Another ‘Next Level’ achievement of the administration is the new visa policy launched in February 2020 which aims at advancing the goal of building a globally competitive economy by helping attract

innovation and specialized skills and knowledge from abroad to

complement local ones as well as improve Nigeria’s business environment, attract foreign direct Investment, boost tourism, and improve African integration without compromising national security and our territorial integrity.

The government’s infrastructure development focuses on building and revamping critical ones with more than 50 projects going on across 26 states, including major projects like the Second Niger Bridge, Abuja-Kano Expressway, the Owerri Interchange, Lagos-Ibadan Expressway and Port Harcourt-Enugu Expressway unparalleled since Nigeria returned to democracy in 1999. The Lagos-Ibadan Standard gauge rail line, a break from the relics of the colonial administration, had been test-run towards inauguration. Another novelty is the job creation initiative popularly called the N-Power Programme aimed at empowering Nigerian youths as well as the Special Public Works programme with the massive engagement of 774,000 Nigerians both old and young for a period of three months with payment of N20,000 monthly allowance to each beneficiary.

Anti-graft war has continued to receive multiple fillip from the government, its cardinal programme, as the Independent Corrupt

Practices and Other Offences Commission (ICPC) has recovered assets

worth N81.23 billion with the breakdown as follows:

– N 41.98bn — Money restrained on review of MDAs’

Personnel Cost Expenditure and Capital Development Fund

– N35.011bn — Lands, Buildings & Vehicles

-. N1.167bn — Cash in TSA

– N0.77bn — Recoveries from Constituency projects tracked

– N 1.097bn — Completed constituency projects on return

of contractors to site

– N 0.865bn — Cash (other accounts)

– $1.113m — Cash (other domiciliary account) converted @ N305/ $

The ICPC has also established a Constituency Project Tracking Group,

now named Constituency and Executive Projects Tracking Group, to track performance of publicly-funded projects, especially projects with

immediate impact on the livelihood of ordinary Nigerians. 424 of such

projects were tracked within the period under review, which led to the

completion of several abandoned projects and recovery of billions of

Naira on some of the projects. Number of completed constituency

projects in education, health, water resources, agriculture and other

sectors increased to over 400 nationwide from those that were

specifically monitored. Furthermore, over 300 contractors who had

abandoned projects returned to site in various parts of the country.

In the area of prosecution, the Commission secured 25 convictions in

the past one year. The Commission received 1934 petitions within the

period under review and concluded investigations on 588 petitions. 105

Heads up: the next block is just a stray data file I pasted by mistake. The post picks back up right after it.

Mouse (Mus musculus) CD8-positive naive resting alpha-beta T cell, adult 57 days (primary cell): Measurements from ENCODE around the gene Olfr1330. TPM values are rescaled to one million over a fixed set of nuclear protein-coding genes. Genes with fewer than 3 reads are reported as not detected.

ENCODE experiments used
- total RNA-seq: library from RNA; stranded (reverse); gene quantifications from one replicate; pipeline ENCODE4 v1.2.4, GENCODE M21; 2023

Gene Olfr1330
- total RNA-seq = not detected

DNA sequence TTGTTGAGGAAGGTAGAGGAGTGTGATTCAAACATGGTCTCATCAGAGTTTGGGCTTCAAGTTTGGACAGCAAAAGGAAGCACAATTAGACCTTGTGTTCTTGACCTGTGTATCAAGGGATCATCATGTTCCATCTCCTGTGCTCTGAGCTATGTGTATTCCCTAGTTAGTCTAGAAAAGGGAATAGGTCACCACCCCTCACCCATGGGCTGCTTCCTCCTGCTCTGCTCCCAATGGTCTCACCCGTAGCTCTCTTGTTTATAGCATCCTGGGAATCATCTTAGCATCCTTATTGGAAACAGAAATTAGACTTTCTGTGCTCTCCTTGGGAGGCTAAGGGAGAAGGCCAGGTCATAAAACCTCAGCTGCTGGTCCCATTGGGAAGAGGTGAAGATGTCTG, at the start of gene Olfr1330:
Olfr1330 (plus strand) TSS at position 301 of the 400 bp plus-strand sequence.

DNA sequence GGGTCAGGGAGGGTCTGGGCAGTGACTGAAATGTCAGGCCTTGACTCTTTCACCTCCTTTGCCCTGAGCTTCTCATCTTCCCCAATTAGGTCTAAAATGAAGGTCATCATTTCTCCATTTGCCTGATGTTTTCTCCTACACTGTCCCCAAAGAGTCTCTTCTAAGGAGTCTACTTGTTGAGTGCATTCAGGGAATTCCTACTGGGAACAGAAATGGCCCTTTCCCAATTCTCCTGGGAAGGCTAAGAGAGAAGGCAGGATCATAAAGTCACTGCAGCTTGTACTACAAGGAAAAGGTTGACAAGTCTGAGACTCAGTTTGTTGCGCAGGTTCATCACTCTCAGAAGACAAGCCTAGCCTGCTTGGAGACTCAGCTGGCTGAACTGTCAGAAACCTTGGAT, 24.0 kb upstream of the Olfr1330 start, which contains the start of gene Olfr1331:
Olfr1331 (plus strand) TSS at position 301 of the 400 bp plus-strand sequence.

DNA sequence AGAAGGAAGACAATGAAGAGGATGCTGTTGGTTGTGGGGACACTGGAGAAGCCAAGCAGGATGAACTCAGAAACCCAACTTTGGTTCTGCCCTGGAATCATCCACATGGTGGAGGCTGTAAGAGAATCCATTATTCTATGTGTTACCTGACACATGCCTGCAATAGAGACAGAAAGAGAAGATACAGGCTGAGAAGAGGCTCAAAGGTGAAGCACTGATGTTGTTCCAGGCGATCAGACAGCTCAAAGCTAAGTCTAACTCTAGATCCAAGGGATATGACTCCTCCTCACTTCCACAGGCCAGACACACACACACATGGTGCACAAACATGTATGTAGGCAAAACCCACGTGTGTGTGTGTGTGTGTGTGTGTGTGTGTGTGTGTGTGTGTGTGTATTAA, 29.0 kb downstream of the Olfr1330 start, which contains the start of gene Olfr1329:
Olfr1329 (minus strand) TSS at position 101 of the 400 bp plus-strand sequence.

cases were filed in court and 25 convictions were secured. The ICPC has also escalated the use of administrative sanctions in the public service by periodically submitting for sanction names of public servants being prosecuted in line with extant public service rules. 62 names were submitted to government for sanction in 2019.

On its prevention mandate, the Commission reviewed the personnel and

capital fund expenditure of 201 MDAs. This activity led to the

restraining of about N42 billion on inflated personnel cost which

would otherwise have been diverted by MDAs mostly in health and

education sectors.

On the Economic and Financial Crimes Commission (EFCC), about 1,270 convictions have been secured including high profile ones such as the liquidation and forfeiture of the P&ID Nigeria Limited to the Federal

Government after the conviction of the company for fraud and tax

evasion. The commission also recovered huge amounts of money including but not limited to N 32.6 billion, $10,348; 758,155 pounds sterling; 183,475 Euros; 294,950 Saudi Riyal; 2,800 Chinese Yuan; 300 Canadian dollars and 500 CFA.

For the first time in the annals of governance in the country, Executive Orders were signed by President Muhammadu Buhari. Strikingly and laudably, On May 22, 2020, Executive Order No. 10 of 2020 was initialed for the implementation of financial autonomy for state legislature and judiciary with a view to strengthening the institutions at the state level, assert their independence and become accountable in line

with the tenets of democracy as enshrined in the 1999 Constitution. The bold step initiative also gave fillip to the separation of powers, a fundamental principle of government, and strengthens the system of checks and balances.

Committed to improving transparency in governance, the Whistle-blower policy which equips the people with the tools to report